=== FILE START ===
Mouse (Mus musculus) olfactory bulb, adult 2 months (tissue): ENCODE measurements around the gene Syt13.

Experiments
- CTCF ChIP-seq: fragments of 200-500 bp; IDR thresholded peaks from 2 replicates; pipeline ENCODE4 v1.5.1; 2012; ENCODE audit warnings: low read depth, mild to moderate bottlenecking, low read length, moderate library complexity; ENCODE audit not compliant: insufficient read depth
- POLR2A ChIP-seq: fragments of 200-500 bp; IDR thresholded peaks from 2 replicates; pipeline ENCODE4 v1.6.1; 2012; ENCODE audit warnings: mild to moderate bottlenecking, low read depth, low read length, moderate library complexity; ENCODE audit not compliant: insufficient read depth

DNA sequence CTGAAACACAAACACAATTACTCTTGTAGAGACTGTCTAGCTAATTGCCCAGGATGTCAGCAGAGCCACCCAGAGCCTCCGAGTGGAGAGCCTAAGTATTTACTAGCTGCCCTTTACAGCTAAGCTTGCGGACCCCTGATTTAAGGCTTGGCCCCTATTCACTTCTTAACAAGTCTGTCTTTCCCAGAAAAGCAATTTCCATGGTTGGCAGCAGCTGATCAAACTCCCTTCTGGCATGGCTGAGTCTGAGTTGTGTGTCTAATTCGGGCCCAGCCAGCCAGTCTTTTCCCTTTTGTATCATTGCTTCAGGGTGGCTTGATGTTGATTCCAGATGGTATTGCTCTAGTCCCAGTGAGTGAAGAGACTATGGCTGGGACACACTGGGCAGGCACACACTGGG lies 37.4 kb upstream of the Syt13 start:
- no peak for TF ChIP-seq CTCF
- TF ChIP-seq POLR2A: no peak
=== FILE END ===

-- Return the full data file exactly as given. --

Mouse (Mus musculus) olfactory bulb, adult 2 months (tissue): ENCODE measurements around the gene Syt13.

Experiments
- CTCF ChIP-seq: fragments of 200-500 bp; IDR thresholded peaks from 2 replicates; pipeline ENCODE4 v1.5.1; 2012; ENCODE audit warnings: low read depth, mild to moderate bottlenecking, low read length, moderate library complexity; ENCODE audit not compliant: insufficient read depth
- POLR2A ChIP-seq: fragments of 200-500 bp; IDR thresholded peaks from 2 replicates; pipeline ENCODE4 v1.6.1; 2012; ENCODE audit warnings: mild to moderate bottlenecking, low read depth, low read length, moderate library complexity; ENCODE audit not compliant: insufficient read depth

DNA sequence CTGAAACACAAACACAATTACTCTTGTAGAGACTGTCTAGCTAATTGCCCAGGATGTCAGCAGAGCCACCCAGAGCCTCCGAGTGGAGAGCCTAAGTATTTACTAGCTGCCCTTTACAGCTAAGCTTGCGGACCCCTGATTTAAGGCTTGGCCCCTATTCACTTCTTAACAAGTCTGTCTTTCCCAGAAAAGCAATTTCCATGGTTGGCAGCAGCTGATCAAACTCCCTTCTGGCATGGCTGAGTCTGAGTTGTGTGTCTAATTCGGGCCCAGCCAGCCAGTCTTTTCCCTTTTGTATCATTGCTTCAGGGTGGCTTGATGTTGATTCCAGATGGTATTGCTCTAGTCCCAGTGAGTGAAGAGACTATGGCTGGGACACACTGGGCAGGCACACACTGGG lies 37.4 kb upstream of the Syt13 start:
- no peak for TF ChIP-seq CTCF
- TF ChIP-seq POLR2A: no peak